Since the events of Sept. 11 and the start of war against terrorism, many people feel at a loss about what they can do to contribute to the effort.

Some locals have offered some tips on what we can do here.

Deborah Improta, salesperson at LIFT-UP, said she thinks something as simple as prayers help our soldiers at war and the nation as a whole.

“It’s a good way to ease your own feelings here, like maybe meditating, when we know that people are fighting to help keep us safe,” Improta said.

Millie Beall, executive director of Routt County United Way, said as federal dollars begin to slip away while our military is at war, helping out locally is most important for small towns such as Steamboat Springs.

“This is what I’m dealing with on a daily basis. We all have to be serving locally,” Beall said.

Beall said if we don’t take care of ourselves here, we might lose services that currently exist.

“The fear is that so many dollars have been donated to the East Coast that people begin to say, ‘I gave to that fund, I can’t give locally,'” Beall said. “We’re taking care of people’s basic needs.”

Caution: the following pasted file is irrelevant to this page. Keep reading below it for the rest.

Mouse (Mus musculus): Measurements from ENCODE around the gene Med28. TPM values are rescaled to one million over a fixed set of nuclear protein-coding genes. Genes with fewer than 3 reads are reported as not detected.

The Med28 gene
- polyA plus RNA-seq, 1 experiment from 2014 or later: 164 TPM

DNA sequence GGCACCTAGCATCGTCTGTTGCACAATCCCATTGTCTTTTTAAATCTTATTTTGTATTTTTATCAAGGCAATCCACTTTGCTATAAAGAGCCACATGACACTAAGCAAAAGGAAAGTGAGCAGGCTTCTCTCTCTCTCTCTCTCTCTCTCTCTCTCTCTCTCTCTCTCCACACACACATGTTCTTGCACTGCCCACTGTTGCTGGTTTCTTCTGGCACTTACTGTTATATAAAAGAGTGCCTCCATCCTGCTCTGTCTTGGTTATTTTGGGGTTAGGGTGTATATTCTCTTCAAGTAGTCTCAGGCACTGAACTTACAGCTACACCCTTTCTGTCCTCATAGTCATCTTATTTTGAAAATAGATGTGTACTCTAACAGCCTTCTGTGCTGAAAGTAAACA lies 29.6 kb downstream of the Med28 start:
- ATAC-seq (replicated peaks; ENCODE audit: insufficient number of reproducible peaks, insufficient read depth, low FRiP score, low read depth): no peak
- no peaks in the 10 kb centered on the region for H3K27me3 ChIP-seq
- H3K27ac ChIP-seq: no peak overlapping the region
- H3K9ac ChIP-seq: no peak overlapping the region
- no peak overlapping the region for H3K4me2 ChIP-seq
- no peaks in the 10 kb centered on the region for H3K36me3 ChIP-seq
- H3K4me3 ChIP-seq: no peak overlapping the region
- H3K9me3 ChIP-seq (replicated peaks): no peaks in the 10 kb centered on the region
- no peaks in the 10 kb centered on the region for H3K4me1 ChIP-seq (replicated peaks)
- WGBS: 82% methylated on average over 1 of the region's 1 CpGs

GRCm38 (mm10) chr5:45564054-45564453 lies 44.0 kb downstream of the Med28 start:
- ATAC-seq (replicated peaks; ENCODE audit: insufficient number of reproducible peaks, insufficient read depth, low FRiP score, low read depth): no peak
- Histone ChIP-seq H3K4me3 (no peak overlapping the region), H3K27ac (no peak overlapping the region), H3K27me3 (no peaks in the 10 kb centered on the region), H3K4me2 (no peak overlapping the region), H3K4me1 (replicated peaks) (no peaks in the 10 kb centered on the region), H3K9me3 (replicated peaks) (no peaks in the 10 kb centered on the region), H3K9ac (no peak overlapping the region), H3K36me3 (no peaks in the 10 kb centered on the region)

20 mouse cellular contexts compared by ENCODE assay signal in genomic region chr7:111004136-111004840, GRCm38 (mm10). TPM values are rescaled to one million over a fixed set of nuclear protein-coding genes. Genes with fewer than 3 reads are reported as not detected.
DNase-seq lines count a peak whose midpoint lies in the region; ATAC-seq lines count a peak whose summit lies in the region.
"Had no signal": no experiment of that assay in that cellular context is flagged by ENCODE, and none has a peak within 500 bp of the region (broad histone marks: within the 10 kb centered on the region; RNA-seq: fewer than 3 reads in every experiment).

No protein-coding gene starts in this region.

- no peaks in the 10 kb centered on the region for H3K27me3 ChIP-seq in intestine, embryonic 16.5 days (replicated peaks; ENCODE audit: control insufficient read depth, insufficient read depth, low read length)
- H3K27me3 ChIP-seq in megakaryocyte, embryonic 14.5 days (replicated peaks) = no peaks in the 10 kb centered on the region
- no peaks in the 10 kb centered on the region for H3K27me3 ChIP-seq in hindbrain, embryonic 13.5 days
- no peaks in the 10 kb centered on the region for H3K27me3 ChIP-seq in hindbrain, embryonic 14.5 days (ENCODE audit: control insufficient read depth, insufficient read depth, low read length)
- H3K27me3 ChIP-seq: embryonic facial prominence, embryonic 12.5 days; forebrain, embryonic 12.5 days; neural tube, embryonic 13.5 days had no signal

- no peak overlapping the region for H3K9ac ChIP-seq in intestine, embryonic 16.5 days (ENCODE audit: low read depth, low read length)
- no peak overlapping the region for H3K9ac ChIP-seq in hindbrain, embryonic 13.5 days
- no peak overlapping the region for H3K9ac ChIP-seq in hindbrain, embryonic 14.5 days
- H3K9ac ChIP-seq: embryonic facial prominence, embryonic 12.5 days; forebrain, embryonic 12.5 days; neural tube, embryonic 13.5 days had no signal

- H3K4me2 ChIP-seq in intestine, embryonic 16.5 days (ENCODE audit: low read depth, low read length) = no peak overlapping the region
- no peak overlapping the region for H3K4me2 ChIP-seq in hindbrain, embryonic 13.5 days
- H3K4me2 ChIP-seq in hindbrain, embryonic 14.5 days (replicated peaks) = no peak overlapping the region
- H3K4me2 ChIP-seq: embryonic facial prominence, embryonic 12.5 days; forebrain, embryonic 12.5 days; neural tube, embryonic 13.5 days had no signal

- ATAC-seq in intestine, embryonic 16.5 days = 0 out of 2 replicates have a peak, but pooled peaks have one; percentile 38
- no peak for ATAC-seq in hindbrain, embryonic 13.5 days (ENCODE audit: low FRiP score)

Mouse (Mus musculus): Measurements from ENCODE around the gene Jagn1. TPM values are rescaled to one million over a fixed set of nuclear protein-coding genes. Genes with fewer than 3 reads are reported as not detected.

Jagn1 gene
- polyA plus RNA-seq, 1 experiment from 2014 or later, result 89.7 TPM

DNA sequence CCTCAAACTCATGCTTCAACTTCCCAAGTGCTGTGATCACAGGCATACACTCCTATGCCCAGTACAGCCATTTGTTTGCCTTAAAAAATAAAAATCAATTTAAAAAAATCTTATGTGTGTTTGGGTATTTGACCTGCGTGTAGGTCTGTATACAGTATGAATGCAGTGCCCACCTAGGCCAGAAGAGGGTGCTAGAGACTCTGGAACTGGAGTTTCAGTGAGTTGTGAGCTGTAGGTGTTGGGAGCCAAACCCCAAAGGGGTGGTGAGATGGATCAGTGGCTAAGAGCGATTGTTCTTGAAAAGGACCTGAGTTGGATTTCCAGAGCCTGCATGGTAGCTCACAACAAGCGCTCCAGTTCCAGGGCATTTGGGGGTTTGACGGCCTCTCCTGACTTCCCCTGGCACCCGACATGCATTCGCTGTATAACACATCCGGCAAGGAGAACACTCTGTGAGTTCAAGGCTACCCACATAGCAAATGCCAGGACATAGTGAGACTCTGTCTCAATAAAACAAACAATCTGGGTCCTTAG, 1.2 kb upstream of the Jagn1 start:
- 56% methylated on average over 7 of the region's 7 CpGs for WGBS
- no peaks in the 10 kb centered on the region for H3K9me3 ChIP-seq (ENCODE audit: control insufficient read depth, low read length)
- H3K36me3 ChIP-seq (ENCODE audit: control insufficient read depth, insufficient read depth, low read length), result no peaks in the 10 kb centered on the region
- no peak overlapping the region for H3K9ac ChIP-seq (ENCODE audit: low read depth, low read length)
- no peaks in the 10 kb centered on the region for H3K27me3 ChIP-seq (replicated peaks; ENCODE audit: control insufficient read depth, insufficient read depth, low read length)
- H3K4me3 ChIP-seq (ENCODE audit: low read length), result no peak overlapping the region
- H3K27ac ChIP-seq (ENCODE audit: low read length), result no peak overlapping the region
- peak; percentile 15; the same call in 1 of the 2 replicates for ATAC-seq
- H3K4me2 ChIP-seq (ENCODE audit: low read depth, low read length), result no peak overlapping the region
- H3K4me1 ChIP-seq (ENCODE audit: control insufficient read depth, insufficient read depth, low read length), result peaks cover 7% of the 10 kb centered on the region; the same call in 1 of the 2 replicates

Tom Gangel, program director at Steamboat Mental Health Clinic, said community is important during a time when the country and the world are in disarray.

“This grants us the opportunity to pull together. It opens a door for us,” Gangel said.

Because many people in Steamboat Springs feel helpless in their positions, Gangel said it’s important to pull together because it makes people feel more powerful.

“If we learn to focus on our own community, we’ll take that extra step for fellow Americans,” Gangel said. “People are more open to giving and accepting.”

Sometimes we avoid certain doors or decide not to open others. Gangel said this chaos could help people open certain doors they otherwise never would have touched.

Compiled by Kelly Silva

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